• Front matter
    • Index
    • Printing and binding
    • Printing process
  2. Law and the Media
    • Copyright
    • Defamation
    • Blasphemy
    • Seditious libel
    • Criminal libel
    • Contract law
    • Right to privacy
    • Reporting restrictions
    • Law and the internet
    • Publishing on the web
    • How material is published online
  3. Ethics and Morality
    • Code of conduct
    • Maintaining impartiality and accuracy
    • International federation of journalists
    • Interpreting a code of conduct
    • Censorship in wartime
    • Manipulation of digital images
  4. Production Systems I -from writing to printing
    • Production processes in publishing
    • Terminology
    • Types of editing: baseline editing, medium copy editing, heavy copy editing
    • Developmental editing
    • Production editing
    • Information Design architecture
  5. Production Systems II
    • Producing a newsletter
    • Mapping the process (step by step)
    • Printing -digital printers, offset printers, photocopying, etc
    • Binding
    • Publishing an ezine
    • Web site optimisation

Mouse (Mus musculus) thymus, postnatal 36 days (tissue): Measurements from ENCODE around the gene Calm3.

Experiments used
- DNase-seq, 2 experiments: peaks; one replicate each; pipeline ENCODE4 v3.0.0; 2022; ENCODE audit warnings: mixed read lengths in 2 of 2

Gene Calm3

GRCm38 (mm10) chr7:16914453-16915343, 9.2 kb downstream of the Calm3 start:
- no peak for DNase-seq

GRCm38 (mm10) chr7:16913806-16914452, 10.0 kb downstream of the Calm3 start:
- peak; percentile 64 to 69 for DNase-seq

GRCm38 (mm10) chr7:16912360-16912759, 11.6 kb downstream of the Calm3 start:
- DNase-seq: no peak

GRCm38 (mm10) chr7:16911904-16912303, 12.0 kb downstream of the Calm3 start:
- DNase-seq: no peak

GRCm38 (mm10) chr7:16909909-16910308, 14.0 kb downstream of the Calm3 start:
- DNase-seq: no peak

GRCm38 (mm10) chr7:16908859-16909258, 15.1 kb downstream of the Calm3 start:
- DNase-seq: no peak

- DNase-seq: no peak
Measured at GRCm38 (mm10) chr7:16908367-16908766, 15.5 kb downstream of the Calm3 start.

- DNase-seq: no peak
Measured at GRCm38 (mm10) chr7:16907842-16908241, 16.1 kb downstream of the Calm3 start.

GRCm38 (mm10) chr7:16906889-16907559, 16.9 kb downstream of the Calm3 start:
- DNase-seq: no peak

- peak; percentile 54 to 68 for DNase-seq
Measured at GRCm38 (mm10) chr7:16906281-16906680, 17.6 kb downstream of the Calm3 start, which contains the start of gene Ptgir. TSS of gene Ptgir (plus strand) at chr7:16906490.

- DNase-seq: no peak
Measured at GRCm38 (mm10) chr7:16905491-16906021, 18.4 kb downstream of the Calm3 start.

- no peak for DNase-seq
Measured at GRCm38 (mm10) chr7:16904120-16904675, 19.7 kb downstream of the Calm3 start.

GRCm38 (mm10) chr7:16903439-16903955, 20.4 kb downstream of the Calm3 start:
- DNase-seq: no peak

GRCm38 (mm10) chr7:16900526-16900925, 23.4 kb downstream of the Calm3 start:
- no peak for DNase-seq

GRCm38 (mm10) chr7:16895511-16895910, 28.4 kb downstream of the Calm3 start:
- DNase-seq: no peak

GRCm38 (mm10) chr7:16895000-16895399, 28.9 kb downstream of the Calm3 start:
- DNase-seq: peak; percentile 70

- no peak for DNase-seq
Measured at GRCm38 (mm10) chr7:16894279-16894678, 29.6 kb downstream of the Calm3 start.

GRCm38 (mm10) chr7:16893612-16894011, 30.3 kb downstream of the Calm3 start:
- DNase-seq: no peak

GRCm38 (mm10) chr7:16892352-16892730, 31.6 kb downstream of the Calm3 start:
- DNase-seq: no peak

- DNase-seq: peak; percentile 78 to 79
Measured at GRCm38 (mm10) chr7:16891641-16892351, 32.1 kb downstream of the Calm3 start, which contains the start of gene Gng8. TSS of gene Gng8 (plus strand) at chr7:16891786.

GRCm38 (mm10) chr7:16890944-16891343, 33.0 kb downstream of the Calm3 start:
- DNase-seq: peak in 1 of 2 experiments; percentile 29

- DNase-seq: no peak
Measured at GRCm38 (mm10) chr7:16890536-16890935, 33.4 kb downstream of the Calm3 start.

• Search Engine Optimisation (SEO)
    • Web analytics
    • Publishing a novel
    • Management structures in the publishing industry
    • Production meetings
    • Work roles in the Publishing industry
    • What does an editor do
  6. Layout for Print Media
    • The graphic designer
    • Layout and design
    • Page layout
    • Desk top publishing
    • Software options (eg. QuarkXpress, Adobe in design, Adobe page maker)
    • Image drawing or Illustration
    • Image manipulation
  7. Media Advertising
    • Advertising in the media
    • Positioning, size and colour of advertising
    • Copywriting for advertisements
    • The purpose of advertising
    • Analysis of advertising copy
    • Summary skills
  8. Marketing and Distribution Systems - Print and Electronic Media